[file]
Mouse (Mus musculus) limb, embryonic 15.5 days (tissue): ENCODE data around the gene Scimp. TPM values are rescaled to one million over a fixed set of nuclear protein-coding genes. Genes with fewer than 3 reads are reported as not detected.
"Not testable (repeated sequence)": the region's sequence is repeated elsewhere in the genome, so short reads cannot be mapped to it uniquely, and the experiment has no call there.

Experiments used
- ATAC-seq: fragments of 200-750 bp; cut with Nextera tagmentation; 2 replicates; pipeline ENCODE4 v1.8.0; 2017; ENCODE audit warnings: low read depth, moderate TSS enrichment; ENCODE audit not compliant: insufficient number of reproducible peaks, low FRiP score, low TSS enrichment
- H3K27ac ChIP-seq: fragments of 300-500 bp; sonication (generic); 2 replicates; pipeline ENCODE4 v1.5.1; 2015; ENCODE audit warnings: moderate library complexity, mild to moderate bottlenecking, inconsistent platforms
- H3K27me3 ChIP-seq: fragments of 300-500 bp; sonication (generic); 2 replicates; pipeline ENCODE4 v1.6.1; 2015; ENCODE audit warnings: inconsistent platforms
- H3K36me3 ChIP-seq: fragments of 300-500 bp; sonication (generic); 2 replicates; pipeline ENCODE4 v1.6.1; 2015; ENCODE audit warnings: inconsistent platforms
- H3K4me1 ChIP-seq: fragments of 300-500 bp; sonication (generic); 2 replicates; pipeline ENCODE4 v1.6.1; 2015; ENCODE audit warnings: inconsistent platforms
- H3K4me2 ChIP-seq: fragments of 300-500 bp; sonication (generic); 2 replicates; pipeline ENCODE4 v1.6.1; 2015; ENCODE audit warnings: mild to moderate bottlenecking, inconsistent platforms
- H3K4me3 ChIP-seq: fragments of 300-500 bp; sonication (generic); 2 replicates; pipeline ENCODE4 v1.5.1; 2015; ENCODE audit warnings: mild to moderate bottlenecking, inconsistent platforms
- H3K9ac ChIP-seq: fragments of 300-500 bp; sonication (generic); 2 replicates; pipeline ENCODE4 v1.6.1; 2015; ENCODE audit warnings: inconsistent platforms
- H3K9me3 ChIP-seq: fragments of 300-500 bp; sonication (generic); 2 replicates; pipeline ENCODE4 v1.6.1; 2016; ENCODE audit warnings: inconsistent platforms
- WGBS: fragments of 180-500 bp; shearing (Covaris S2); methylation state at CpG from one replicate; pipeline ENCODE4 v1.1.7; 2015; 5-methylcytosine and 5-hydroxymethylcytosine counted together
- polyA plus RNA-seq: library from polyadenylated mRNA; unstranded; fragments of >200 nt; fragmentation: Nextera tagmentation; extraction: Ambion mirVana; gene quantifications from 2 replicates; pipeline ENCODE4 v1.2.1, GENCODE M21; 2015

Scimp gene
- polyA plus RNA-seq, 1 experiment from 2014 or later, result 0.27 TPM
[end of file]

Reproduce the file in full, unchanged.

Mouse (Mus musculus) limb, embryonic 15.5 days (tissue): ENCODE data around the gene Scimp. TPM values are rescaled to one million over a fixed set of nuclear protein-coding genes. Genes with fewer than 3 reads are reported as not detected.
"Not testable (repeated sequence)": the region's sequence is repeated elsewhere in the genome, so short reads cannot be mapped to it uniquely, and the experiment has no call there.

Experiments used
- ATAC-seq: fragments of 200-750 bp; cut with Nextera tagmentation; 2 replicates; pipeline ENCODE4 v1.8.0; 2017; ENCODE audit warnings: low read depth, moderate TSS enrichment; ENCODE audit not compliant: insufficient number of reproducible peaks, low FRiP score, low TSS enrichment
- H3K27ac ChIP-seq: fragments of 300-500 bp; sonication (generic); 2 replicates; pipeline ENCODE4 v1.5.1; 2015; ENCODE audit warnings: moderate library complexity, mild to moderate bottlenecking, inconsistent platforms
- H3K27me3 ChIP-seq: fragments of 300-500 bp; sonication (generic); 2 replicates; pipeline ENCODE4 v1.6.1; 2015; ENCODE audit warnings: inconsistent platforms
- H3K36me3 ChIP-seq: fragments of 300-500 bp; sonication (generic); 2 replicates; pipeline ENCODE4 v1.6.1; 2015; ENCODE audit warnings: inconsistent platforms
- H3K4me1 ChIP-seq: fragments of 300-500 bp; sonication (generic); 2 replicates; pipeline ENCODE4 v1.6.1; 2015; ENCODE audit warnings: inconsistent platforms
- H3K4me2 ChIP-seq: fragments of 300-500 bp; sonication (generic); 2 replicates; pipeline ENCODE4 v1.6.1; 2015; ENCODE audit warnings: mild to moderate bottlenecking, inconsistent platforms
- H3K4me3 ChIP-seq: fragments of 300-500 bp; sonication (generic); 2 replicates; pipeline ENCODE4 v1.5.1; 2015; ENCODE audit warnings: mild to moderate bottlenecking, inconsistent platforms
- H3K9ac ChIP-seq: fragments of 300-500 bp; sonication (generic); 2 replicates; pipeline ENCODE4 v1.6.1; 2015; ENCODE audit warnings: inconsistent platforms
- H3K9me3 ChIP-seq: fragments of 300-500 bp; sonication (generic); 2 replicates; pipeline ENCODE4 v1.6.1; 2016; ENCODE audit warnings: inconsistent platforms
- WGBS: fragments of 180-500 bp; shearing (Covaris S2); methylation state at CpG from one replicate; pipeline ENCODE4 v1.1.7; 2015; 5-methylcytosine and 5-hydroxymethylcytosine counted together
- polyA plus RNA-seq: library from polyadenylated mRNA; unstranded; fragments of >200 nt; fragmentation: Nextera tagmentation; extraction: Ambion mirVana; gene quantifications from 2 replicates; pipeline ENCODE4 v1.2.1, GENCODE M21; 2015

Scimp gene
- polyA plus RNA-seq, 1 experiment from 2014 or later, result 0.27 TPM